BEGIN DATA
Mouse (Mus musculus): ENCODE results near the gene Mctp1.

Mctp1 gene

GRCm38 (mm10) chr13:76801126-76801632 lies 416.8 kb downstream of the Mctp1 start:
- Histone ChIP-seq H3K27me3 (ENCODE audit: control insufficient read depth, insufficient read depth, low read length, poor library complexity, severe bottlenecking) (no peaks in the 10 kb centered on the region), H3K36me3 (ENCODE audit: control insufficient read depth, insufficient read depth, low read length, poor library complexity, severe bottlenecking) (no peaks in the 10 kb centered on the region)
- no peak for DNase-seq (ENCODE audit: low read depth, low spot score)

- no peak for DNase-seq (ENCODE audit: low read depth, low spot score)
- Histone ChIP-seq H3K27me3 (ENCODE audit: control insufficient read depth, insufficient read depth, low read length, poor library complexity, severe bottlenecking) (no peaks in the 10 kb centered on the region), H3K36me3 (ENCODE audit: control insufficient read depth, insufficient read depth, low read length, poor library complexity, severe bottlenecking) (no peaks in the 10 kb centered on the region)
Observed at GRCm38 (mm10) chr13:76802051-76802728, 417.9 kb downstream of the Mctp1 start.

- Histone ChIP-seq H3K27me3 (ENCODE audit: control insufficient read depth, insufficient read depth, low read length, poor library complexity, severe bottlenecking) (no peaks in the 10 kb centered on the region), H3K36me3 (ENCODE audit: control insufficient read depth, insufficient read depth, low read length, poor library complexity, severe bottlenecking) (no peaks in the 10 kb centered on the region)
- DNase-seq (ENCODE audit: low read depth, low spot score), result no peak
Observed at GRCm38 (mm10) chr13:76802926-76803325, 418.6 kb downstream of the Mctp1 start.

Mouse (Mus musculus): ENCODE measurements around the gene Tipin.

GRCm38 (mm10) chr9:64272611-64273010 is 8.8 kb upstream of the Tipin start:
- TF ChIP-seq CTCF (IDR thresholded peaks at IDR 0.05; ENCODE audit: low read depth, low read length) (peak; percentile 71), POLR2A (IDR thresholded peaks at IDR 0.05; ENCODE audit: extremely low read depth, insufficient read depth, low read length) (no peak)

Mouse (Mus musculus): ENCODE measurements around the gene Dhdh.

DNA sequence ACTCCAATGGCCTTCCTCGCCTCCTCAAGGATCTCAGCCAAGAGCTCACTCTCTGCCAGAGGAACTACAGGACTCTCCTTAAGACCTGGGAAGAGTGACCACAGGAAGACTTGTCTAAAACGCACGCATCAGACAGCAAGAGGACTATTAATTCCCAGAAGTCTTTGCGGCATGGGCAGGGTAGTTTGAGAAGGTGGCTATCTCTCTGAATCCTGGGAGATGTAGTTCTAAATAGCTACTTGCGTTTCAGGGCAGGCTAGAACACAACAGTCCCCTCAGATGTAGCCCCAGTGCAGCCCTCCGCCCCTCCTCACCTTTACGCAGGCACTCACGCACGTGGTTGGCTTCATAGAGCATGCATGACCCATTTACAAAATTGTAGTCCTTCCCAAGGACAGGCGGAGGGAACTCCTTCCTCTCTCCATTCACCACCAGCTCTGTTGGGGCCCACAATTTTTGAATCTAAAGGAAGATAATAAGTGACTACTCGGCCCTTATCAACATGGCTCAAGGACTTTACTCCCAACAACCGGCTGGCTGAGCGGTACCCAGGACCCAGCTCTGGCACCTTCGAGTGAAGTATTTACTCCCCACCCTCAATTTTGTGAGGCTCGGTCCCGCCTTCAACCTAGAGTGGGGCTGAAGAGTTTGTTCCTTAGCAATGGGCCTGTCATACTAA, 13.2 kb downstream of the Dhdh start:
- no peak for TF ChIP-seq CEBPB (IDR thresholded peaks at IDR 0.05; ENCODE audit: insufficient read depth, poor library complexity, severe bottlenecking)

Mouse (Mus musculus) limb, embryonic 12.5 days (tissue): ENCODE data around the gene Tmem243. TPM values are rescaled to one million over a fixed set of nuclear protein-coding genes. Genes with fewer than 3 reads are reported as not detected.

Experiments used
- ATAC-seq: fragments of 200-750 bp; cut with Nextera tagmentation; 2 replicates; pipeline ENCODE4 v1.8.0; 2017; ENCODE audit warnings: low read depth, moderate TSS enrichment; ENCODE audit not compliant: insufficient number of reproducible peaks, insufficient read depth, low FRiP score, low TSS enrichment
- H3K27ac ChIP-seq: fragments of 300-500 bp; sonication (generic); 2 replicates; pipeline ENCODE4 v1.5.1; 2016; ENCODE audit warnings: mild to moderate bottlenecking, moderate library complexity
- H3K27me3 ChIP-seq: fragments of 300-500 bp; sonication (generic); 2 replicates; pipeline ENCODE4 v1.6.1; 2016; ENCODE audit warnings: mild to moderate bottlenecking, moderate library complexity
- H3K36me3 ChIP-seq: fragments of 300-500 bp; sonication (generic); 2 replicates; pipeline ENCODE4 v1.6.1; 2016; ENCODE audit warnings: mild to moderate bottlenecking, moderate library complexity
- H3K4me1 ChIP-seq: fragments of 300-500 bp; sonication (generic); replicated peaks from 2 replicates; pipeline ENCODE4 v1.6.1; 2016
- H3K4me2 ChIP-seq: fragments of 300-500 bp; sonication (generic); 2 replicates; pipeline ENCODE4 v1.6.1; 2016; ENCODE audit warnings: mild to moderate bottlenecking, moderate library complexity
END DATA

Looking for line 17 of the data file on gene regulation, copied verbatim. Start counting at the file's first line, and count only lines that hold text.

- no peak for TF ChIP-seq CEBPB (IDR thresholded peaks at IDR 0.05; ENCODE audit: insufficient read depth, poor library complexity, severe bottlenecking)